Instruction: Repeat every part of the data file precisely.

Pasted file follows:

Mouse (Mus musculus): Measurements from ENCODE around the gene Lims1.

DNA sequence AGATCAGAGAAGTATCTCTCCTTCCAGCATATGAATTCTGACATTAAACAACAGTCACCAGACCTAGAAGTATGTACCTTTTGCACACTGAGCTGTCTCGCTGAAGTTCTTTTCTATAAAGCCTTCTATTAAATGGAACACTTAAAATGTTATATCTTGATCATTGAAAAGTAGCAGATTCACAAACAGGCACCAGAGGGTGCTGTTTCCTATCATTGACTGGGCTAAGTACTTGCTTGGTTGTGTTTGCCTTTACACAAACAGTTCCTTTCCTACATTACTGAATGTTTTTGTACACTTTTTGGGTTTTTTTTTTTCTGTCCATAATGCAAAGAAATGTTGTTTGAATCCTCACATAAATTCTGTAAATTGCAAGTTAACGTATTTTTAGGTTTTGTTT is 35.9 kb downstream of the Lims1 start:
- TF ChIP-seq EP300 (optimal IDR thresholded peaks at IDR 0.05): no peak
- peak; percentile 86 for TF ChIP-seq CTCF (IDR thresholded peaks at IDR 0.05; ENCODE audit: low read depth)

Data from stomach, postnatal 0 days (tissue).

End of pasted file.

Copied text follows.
Mouse (Mus musculus): Measurements from ENCODE around the gene Lims1.

DNA sequence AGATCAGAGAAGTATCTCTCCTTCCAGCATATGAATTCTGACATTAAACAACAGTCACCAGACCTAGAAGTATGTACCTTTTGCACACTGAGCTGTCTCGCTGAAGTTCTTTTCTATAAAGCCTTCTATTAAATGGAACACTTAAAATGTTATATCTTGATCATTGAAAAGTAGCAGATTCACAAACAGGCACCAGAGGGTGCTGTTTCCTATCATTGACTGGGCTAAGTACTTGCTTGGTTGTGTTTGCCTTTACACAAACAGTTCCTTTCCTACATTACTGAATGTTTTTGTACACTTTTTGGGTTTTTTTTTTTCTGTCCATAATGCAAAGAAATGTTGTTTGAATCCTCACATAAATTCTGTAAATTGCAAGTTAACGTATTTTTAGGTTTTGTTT is 35.9 kb downstream of the Lims1 start:
- TF ChIP-seq EP300 (optimal IDR thresholded peaks at IDR 0.05): no peak
- peak; percentile 86 for TF ChIP-seq CTCF (IDR thresholded peaks at IDR 0.05; ENCODE audit: low read depth)

Data from stomach, postnatal 0 days (tissue).